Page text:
Ibn Khaldun’s Sociological Thought
Society, State, and Urbanism
By: Fuad Baali
- Additional information
- Reviews (0)
This book probes the nature, scope, and methods of ilm al-umran, the new science of human social organization, as it is developed in Ibn Khaldun’s 14th century masterpiece, the Muqaddimah. It explores his ideas and observations on society, culture, socialization, social control, the state, asabiyah (social solidarity), history as a cyclical movement, urbanization, and the typology of badawa (primitive life) and hadara (civilized life or urbanism).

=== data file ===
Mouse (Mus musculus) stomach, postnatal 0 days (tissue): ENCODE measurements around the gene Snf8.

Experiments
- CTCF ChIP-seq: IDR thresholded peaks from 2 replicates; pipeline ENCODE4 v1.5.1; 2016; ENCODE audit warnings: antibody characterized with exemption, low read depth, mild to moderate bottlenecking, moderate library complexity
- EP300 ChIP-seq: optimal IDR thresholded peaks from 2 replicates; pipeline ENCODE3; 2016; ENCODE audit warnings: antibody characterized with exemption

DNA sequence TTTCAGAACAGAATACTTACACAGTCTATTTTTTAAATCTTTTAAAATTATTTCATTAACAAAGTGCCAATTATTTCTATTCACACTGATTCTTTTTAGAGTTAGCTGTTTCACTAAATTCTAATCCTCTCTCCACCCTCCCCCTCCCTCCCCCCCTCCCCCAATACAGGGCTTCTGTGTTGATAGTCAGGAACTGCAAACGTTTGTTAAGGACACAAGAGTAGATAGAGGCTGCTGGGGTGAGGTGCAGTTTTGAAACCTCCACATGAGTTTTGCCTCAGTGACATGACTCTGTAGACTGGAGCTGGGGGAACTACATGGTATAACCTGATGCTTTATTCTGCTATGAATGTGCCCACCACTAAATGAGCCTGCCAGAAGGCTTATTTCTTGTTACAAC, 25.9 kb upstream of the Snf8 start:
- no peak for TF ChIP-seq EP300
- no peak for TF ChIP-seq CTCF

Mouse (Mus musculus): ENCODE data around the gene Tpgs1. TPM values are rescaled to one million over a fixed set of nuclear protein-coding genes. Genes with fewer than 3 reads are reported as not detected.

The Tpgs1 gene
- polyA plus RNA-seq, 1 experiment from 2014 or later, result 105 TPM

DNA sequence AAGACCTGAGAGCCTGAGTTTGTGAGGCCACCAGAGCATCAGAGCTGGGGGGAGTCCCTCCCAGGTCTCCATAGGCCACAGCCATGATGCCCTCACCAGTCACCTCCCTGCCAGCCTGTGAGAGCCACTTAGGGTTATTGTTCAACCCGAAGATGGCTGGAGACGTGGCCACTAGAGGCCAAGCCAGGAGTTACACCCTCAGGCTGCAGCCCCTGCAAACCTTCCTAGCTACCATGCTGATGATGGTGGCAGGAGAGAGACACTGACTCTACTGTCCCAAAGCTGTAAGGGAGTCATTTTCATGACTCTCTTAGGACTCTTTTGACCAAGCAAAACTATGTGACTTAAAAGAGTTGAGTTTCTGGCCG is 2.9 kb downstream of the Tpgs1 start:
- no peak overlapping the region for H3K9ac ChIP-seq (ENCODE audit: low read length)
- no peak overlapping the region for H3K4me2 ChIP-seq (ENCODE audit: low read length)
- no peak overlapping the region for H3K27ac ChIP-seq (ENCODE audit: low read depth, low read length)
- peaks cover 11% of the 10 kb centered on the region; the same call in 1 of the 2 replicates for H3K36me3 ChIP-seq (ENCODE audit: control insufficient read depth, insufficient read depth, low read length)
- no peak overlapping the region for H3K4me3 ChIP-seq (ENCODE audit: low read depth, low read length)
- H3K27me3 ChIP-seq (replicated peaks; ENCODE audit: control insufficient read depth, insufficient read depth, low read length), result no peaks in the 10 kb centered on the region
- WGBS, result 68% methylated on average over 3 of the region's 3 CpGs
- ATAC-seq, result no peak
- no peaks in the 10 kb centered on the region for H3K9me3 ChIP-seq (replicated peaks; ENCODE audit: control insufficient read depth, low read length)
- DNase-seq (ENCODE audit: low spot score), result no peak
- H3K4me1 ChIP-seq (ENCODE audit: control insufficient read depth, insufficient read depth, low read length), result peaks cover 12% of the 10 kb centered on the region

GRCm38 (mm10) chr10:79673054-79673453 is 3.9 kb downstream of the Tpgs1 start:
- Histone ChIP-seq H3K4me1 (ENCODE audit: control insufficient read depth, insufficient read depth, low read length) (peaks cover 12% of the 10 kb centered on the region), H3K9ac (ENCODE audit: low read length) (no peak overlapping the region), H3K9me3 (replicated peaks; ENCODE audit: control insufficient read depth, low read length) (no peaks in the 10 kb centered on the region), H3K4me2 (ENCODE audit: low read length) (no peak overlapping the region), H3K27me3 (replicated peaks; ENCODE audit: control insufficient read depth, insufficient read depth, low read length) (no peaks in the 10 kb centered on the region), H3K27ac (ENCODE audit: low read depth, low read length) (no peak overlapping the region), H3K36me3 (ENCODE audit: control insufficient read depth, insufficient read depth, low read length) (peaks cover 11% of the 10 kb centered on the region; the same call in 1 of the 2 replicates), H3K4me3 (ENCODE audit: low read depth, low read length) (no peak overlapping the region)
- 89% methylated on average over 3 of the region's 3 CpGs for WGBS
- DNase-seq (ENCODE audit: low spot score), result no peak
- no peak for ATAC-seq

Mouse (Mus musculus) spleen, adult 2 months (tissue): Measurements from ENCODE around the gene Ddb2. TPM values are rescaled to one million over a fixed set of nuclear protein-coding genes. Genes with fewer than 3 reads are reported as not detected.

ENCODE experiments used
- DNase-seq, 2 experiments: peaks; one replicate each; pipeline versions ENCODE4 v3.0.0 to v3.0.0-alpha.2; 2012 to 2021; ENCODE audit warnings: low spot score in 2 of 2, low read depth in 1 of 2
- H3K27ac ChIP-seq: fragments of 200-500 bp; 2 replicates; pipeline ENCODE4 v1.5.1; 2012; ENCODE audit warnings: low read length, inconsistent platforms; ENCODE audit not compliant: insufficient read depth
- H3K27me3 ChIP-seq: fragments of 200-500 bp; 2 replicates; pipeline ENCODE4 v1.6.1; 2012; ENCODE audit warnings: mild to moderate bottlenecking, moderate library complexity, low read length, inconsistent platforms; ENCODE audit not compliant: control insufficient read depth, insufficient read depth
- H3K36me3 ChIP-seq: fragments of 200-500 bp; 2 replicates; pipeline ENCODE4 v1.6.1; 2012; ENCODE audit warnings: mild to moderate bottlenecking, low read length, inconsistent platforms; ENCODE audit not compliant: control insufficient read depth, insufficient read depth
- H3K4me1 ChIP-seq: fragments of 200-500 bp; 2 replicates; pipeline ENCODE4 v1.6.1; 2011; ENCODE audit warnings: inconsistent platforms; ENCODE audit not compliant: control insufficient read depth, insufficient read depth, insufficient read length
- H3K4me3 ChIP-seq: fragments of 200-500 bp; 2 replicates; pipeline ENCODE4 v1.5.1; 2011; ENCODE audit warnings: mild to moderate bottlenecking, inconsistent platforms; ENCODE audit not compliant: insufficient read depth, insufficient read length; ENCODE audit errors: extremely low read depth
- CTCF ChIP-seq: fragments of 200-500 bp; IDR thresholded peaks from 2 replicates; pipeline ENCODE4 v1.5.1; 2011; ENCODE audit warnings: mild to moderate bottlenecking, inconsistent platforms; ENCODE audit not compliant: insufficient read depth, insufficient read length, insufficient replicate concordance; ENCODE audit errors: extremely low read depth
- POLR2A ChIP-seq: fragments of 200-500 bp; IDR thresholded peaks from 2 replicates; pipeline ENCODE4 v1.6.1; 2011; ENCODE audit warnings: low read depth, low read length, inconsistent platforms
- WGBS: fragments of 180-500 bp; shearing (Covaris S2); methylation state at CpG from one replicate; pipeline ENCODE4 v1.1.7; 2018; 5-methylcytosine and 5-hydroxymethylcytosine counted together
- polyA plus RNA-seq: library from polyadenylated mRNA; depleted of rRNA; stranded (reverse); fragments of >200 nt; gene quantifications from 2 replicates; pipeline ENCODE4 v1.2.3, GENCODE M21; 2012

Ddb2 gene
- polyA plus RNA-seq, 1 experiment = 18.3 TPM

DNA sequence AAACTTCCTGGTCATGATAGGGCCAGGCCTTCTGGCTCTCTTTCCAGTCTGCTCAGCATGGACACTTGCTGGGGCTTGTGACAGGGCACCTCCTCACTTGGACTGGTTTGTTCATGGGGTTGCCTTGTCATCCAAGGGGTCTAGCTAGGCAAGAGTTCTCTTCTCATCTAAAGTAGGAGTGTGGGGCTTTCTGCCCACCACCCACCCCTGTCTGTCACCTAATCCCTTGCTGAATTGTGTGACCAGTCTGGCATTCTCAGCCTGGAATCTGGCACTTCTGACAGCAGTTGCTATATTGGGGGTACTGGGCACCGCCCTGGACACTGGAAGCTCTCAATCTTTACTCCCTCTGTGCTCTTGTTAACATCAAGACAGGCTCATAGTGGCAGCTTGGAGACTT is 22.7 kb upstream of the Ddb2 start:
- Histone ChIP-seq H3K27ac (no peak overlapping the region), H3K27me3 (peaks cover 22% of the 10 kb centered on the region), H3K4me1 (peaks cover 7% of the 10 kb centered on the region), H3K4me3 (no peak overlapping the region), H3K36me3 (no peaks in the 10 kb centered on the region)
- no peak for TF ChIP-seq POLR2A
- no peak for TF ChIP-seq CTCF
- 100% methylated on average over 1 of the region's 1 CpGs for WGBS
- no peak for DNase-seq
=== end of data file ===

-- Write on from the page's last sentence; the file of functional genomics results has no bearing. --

Through a comparative perspective, this study illustrates that Khaldun’s ideas about society have conceptually preceded those of Machiavelli, Vico, and Turgot, as well as those of Montesqueau, Comte, Durkheim, Gumplowicz, Spengler, Tonnies, and even Marx. Society, State, and Urbanism demonstrates that Ibn Khaldun’s thought is relevant to contemporary sociological theory, and that his very language differs little from that of classical and modern sociologists.